In addition to its role in initial diagnosis, BNP appears to have a role in monitoring of treatment for CHF. Until recently, there was no good method to monitor the status of CHF patients, according to Maisel, and also no good therapies. The situation is now changing dramatically, with the introduction of BNP as well as of a number of new, effective drugs. One just-approved drug, Natrecor, from Scios (Sunnyvale, California), is based on BNP itself, and at least 10 other drugs are in various stages of development. As a result, there is now heightened interest in objective methods for monitoring of CHF patients, both in the hospital as well as in outpatient settings such as primary care and heart failure clinics. Maisel said he believes there may be a role for the BNP test as a screening tool in primary care, since the Biosite test is configured for point-of-care use and accurately reflects disease status, being largely unaffected by extraneous factors such as exertion and posture. According to Maisel, some physicians are already beginning to use the BNP test to screen patients for CHF. At present, Biosite is the only supplier of a BNP test. The assay runs on the Cardiac Triage POC analyzer platform, the same one that has already been deployed for cardiac marker testing. As of July, Biosite had a total of 470 Triage Cardiac customers in the U.S. with a goal of reaching 500 to 550 by year-end.

Stroke markers a new market

An emerging area in cardiovascular disease testing is markers for stroke. Biosite also is pursuing new stroke markers, and announced the discovery of a panel of six markers at the AACC gathering that show promise for stroke diagnosis. About 750,000 people suffer a new or recurrent stroke annually, and the disease is the leading cause of adult disability. Although at least one treatment, namely thrombolysis with tissue plasminogen activator (tPA), has been approved by the FDA, less than 4% of all stroke patients receive the drug in time because they usually do not present within the three-hour window needed for effectiveness. In addition, most hospitals are unable to perform adequate stroke treatment, in part because of a lack of adequate diagnostic modalities. Computed tomography scans have a low sensitivity for diagnosis of stroke, while MR imaging, although more effective, is not widely available. Because of the relatively high rate of adverse events (i.e., cerebral hemorrhage) with tPA therapy, physicians are reluctant to give the drug unless they have definitive evidence of occlusive stroke.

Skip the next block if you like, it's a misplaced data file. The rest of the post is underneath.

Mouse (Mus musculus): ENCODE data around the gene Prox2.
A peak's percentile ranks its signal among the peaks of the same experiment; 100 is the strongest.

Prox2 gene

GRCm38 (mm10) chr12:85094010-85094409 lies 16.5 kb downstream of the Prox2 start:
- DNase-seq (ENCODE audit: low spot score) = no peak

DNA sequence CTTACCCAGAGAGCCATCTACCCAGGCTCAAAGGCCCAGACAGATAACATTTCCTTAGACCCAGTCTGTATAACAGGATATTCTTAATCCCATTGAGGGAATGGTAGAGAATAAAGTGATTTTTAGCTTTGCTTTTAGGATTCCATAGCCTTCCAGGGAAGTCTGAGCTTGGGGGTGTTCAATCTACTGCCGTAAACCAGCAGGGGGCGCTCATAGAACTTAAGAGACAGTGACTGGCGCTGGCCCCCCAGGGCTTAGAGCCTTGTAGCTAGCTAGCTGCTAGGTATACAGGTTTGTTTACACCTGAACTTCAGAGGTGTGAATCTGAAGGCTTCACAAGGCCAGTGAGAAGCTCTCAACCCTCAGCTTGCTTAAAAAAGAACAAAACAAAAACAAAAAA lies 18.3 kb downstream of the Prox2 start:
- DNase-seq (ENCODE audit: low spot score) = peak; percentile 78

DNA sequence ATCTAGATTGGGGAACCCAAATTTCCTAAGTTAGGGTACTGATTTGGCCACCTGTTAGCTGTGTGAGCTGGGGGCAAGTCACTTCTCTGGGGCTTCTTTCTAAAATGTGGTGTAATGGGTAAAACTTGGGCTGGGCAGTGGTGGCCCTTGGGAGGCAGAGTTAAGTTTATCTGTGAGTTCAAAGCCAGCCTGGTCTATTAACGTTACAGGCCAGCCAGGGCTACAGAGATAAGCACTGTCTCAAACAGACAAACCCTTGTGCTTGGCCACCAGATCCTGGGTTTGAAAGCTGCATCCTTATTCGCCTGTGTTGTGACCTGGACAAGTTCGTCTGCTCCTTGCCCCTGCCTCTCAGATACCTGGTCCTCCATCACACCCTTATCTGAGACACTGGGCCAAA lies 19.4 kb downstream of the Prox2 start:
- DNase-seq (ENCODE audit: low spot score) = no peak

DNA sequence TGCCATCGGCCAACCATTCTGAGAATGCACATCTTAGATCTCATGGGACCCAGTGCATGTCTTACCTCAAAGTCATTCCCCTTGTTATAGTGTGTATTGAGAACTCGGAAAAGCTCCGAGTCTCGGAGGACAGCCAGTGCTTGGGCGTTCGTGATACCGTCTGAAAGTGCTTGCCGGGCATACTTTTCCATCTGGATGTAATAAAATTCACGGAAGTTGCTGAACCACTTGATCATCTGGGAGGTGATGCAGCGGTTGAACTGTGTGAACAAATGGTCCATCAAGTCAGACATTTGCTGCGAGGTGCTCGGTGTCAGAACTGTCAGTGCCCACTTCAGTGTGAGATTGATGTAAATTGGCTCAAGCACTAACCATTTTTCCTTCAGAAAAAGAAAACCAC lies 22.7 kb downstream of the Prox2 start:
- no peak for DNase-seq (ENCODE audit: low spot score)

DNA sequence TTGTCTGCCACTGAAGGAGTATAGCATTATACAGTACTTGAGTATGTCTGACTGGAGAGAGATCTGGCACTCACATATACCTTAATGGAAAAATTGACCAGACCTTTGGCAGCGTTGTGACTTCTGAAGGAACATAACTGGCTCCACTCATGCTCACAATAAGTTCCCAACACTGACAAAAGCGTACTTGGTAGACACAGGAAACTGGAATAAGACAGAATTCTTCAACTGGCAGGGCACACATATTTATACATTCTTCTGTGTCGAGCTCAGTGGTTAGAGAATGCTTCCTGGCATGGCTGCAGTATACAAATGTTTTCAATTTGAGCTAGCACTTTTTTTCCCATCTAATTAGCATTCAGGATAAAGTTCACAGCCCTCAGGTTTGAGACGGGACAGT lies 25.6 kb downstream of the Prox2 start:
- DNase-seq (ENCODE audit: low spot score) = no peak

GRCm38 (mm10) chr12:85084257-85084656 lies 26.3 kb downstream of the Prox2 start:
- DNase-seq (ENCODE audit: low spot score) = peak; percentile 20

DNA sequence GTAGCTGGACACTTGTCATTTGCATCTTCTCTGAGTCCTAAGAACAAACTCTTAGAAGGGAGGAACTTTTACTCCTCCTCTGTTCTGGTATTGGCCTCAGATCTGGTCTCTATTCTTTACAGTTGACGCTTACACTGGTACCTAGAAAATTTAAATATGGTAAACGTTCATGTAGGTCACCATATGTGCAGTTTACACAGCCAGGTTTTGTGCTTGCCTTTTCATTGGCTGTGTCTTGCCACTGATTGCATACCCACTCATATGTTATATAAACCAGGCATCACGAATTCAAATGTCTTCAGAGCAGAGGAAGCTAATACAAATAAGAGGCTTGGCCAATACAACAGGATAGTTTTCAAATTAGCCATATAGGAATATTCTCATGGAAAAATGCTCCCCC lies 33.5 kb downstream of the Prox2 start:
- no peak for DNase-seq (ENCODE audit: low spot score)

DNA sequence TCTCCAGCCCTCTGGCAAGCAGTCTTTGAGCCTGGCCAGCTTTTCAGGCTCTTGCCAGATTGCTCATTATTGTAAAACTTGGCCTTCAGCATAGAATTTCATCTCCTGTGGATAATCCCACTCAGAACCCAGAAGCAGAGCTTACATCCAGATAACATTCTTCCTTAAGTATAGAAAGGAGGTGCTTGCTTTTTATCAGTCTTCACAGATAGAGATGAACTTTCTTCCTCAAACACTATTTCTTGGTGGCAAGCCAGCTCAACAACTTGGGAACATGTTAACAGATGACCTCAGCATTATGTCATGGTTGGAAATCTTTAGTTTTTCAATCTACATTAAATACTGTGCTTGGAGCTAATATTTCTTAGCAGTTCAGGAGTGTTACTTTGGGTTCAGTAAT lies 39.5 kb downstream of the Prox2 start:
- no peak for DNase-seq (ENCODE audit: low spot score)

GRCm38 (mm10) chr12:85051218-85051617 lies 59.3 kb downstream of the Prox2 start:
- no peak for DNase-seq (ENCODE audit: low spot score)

Biosite has studied samples from 173 patients, 151 of whom were diagnosed with stroke, plus another 157 normal patient samples. The company investigated a total of 31 potential markers and identified a panel of six proteins that gave a sensitivity of 79% and a specificity of 93% for diagnosis of ischemic stroke. That compares with a sensitivity of only 33% for a CT scan. The same panel is also able to differentiate patients suffering transient ischemic attacks (TIAs) from normals and detects strokes of all types including ischemic strokes and strokes arising from subarachnoid and intracerebral hemorrhage. The company plans to continue its studies to develop additional markers that can distinguish between hemorrhagic and ischemic stroke. The stroke panel will be adapted to the Triage instrument platform, and the company anticipates filing of a premarket approval application by the end of 2002 or early 2003. In the company's most recent filing, for the BNP marker, approval for marketing was obtained about 10 months after filing.

New developments in POC testing

The new Biosite tests not only represent an advance in diagnostic markers for major cardiovascular diseases, but also are configured to take advantage of the increasing migration of testing outside of the central laboratory to a variety of alternate sites both within and outside of the hospital or reference laboratory. In particular, the new BNP test could find widespread application in the primary care or specialist office setting for screening of patients for heart failure, to help determine if more comprehensive and expensive imaging and physiological tests are indicated.

A new cardiac marker system was unveiled at the AACC exhibition by Innotrac Diagnostics Oy (Turku, Finland). Available at present for research use only, the system menu includes troponin I (both complexed and free), CK-MB, and myoglobin, with high-sensitivity CRP, PSA and TSH assays under development. The system initially will be targeted at applications in the emergency department and cardiac care, similar to the Stratus CS system from Dade Behring. All reagents are contained in individual test cups, and 12 cups are supplied in a pen cartridge that is loaded onto the Innotrac analyzer. Sample types include whole blood, plasma, and serum, and sampling can be performed directly from a primary specimen tube, with a volume of from five to 20 microliters depending on the test. Up to 88 samples can be loaded on the system, along with reagents to perform up to 360 tests. Turnaround time is 18 minutes, and the company plans to sell to distributors at a price of under $2 per test, perhaps setting the stage for price erosion in the cardiac marker segment.